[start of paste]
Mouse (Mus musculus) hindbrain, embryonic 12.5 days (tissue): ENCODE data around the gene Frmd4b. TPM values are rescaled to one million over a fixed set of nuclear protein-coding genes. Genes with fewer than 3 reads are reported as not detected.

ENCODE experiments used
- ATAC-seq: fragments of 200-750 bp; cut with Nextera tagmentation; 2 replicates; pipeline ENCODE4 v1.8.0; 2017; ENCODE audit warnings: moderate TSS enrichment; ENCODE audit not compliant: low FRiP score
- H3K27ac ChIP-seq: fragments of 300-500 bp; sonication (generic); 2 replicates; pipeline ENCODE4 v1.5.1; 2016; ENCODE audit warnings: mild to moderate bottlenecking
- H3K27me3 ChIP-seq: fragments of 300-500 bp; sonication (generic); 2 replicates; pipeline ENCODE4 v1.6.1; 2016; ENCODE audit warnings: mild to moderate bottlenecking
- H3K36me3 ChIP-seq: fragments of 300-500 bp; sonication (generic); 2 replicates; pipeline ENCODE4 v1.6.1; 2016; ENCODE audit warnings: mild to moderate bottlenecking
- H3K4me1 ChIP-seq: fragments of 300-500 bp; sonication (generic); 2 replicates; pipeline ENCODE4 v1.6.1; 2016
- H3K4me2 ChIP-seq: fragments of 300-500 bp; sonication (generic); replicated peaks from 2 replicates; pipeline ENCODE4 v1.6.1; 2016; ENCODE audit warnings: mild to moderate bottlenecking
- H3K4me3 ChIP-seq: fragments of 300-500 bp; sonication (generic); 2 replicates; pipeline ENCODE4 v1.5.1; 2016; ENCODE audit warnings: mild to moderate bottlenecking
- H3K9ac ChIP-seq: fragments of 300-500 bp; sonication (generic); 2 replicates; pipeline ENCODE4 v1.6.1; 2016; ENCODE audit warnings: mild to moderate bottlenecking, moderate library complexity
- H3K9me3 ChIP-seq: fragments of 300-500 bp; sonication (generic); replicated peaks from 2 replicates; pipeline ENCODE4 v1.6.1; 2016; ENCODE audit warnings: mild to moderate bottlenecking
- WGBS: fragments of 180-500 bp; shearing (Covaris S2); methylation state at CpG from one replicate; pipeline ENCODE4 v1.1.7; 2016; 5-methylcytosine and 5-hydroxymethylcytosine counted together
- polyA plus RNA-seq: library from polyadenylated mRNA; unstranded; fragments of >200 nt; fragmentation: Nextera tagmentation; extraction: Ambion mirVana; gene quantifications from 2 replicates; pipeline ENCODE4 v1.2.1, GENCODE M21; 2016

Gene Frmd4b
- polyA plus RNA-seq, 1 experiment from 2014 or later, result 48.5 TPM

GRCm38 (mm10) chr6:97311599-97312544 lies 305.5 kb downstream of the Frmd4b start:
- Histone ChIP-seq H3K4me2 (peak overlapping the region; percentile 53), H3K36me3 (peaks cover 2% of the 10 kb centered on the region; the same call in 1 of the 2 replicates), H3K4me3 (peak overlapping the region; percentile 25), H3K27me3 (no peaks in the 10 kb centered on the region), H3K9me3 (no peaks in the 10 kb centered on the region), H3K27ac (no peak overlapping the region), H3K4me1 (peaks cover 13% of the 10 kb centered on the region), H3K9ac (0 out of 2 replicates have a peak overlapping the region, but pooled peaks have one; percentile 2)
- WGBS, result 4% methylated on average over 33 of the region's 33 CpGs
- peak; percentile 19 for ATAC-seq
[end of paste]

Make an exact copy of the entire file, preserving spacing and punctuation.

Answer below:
Mouse (Mus musculus) hindbrain, embryonic 12.5 days (tissue): ENCODE data around the gene Frmd4b. TPM values are rescaled to one million over a fixed set of nuclear protein-coding genes. Genes with fewer than 3 reads are reported as not detected.

ENCODE experiments used
- ATAC-seq: fragments of 200-750 bp; cut with Nextera tagmentation; 2 replicates; pipeline ENCODE4 v1.8.0; 2017; ENCODE audit warnings: moderate TSS enrichment; ENCODE audit not compliant: low FRiP score
- H3K27ac ChIP-seq: fragments of 300-500 bp; sonication (generic); 2 replicates; pipeline ENCODE4 v1.5.1; 2016; ENCODE audit warnings: mild to moderate bottlenecking
- H3K27me3 ChIP-seq: fragments of 300-500 bp; sonication (generic); 2 replicates; pipeline ENCODE4 v1.6.1; 2016; ENCODE audit warnings: mild to moderate bottlenecking
- H3K36me3 ChIP-seq: fragments of 300-500 bp; sonication (generic); 2 replicates; pipeline ENCODE4 v1.6.1; 2016; ENCODE audit warnings: mild to moderate bottlenecking
- H3K4me1 ChIP-seq: fragments of 300-500 bp; sonication (generic); 2 replicates; pipeline ENCODE4 v1.6.1; 2016
- H3K4me2 ChIP-seq: fragments of 300-500 bp; sonication (generic); replicated peaks from 2 replicates; pipeline ENCODE4 v1.6.1; 2016; ENCODE audit warnings: mild to moderate bottlenecking
- H3K4me3 ChIP-seq: fragments of 300-500 bp; sonication (generic); 2 replicates; pipeline ENCODE4 v1.5.1; 2016; ENCODE audit warnings: mild to moderate bottlenecking
- H3K9ac ChIP-seq: fragments of 300-500 bp; sonication (generic); 2 replicates; pipeline ENCODE4 v1.6.1; 2016; ENCODE audit warnings: mild to moderate bottlenecking, moderate library complexity
- H3K9me3 ChIP-seq: fragments of 300-500 bp; sonication (generic); replicated peaks from 2 replicates; pipeline ENCODE4 v1.6.1; 2016; ENCODE audit warnings: mild to moderate bottlenecking
- WGBS: fragments of 180-500 bp; shearing (Covaris S2); methylation state at CpG from one replicate; pipeline ENCODE4 v1.1.7; 2016; 5-methylcytosine and 5-hydroxymethylcytosine counted together
- polyA plus RNA-seq: library from polyadenylated mRNA; unstranded; fragments of >200 nt; fragmentation: Nextera tagmentation; extraction: Ambion mirVana; gene quantifications from 2 replicates; pipeline ENCODE4 v1.2.1, GENCODE M21; 2016

Gene Frmd4b
- polyA plus RNA-seq, 1 experiment from 2014 or later, result 48.5 TPM

GRCm38 (mm10) chr6:97311599-97312544 lies 305.5 kb downstream of the Frmd4b start:
- Histone ChIP-seq H3K4me2 (peak overlapping the region; percentile 53), H3K36me3 (peaks cover 2% of the 10 kb centered on the region; the same call in 1 of the 2 replicates), H3K4me3 (peak overlapping the region; percentile 25), H3K27me3 (no peaks in the 10 kb centered on the region), H3K9me3 (no peaks in the 10 kb centered on the region), H3K27ac (no peak overlapping the region), H3K4me1 (peaks cover 13% of the 10 kb centered on the region), H3K9ac (0 out of 2 replicates have a peak overlapping the region, but pooled peaks have one; percentile 2)
- WGBS, result 4% methylated on average over 33 of the region's 33 CpGs
- peak; percentile 19 for ATAC-seq